Build a Mac Pro equivalent workstation for 1/3 the cost

Build a Mac Pro equivalent workstation for 1/3 the cost

Summary: Conventional wisdom tells us that a digital content creation and CAD professional had to fork out $6000 to $10,000 dollars for a high-end 8-core dual-processor workstation, but this is Real World IT where I say screw conventional wisdom.  I've put on my mad scientist hat again and brewed something up for $2311 with equal or better performance than a $6803 Mac Pro (as configured in Apple screen cap to the left).

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Conventional wisdom tells us that a digital content creation and CAD professional had to fork out $6000 to $10,000 dollars for a high-end 8-core dual-processor workstation, but this is Real World IT where I say screw conventional wisdom.  I've put on my mad scientist hat again and brewed something up for $2311 with equal or better performance than a $6803 Mac Pro (as configured in Apple screen cap to the left).  Now granted you can't run Mac OS X so that might be a show stopper for a Mac user, but there are plenty of Windows users who want something that will run just as fast.  If that's you, then keep reading!

The Mac Pro is essentially based on an Intel 5000 series dual-processor chipset.  At present time, it still only comes with 65nm "Clovertown" processors maxing out at 3.0 GHz and not the recently launched 45nm "Harpertown" processors and newer motherboard that use the Intel 5100 series "San Clemente" chipset.  As I showed in my quad-core CPU comparisons, the newer 45nm processors costing $300 can rival $1200 65nm processors.  Furthermore, the 5100 series chipset supports cheaper and more energy efficient registered DDR2 memory instead of the power-hungry FBDIMMs (fully buffered DDR2 memory) used in the Intel 5000 series motherboards.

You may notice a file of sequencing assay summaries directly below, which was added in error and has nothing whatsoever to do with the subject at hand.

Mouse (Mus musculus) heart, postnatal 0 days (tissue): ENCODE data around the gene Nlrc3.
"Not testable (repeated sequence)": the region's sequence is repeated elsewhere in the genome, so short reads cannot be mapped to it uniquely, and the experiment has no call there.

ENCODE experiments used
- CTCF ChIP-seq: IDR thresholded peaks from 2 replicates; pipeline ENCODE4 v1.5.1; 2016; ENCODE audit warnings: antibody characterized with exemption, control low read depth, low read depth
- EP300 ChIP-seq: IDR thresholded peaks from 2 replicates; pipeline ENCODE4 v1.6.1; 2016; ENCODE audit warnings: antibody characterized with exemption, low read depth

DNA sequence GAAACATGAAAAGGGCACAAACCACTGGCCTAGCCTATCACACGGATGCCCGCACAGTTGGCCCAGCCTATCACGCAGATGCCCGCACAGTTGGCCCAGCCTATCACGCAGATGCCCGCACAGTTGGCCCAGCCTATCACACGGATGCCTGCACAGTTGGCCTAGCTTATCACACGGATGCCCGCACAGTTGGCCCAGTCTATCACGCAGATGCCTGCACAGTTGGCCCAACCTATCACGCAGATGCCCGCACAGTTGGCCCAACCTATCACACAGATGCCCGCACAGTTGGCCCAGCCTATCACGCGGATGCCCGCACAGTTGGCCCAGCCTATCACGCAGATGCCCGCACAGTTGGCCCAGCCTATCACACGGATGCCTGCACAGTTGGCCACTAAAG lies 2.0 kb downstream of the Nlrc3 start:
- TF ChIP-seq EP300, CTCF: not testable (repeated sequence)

My home-brew 8-core solution costs about a third of the price with performance equal or better than the fastest Mac Pro you can buy on the market.  But when it comes to SSE4 optimized video encoding which nearly every video encoding software package is going to support, you can expect a massive increase in performance over the 65nm "Clovertown" quad-core processors.  Other improvements in my solution is a 5-drive hot-swap SATA back plane which allows you to easily swap out up to five hard drives.  The video card I used is an NVIDIA Quadro NVS290 designed specifically for the workstation market and it is also used in Sun's single processor workstation.

Apple on the other hand uses the out-dated ATI Radeon X1900 XT which is actually a desktop gaming graphics card and not a workstation card.  Below is the exact configuration and pricing for this system.  I also threw in a cordless Logitech EX110 keyboard and optical mouse.  Since Apple includes free shipping, my quoted prices (as usual) includes the cost of shipping.  I also rounded to the nearest dollar and I do not include the effect of rebates in the quoted prices though I mention one rebate in the part description.  I got these prices by roaming the search engines to find reasonable prices mostly from places that I have personally shopped before.

Updated 5:45PM - All Windows drivers for the Intel 5100 series "San Clemente" chipset have now been confirmed and can be downloaded here so both systems are confirmed to operate any x86 or x64 version of Windows XP, 2003, Vista.  I have also verified XP and Vista x86/x64 driver support for all the other components.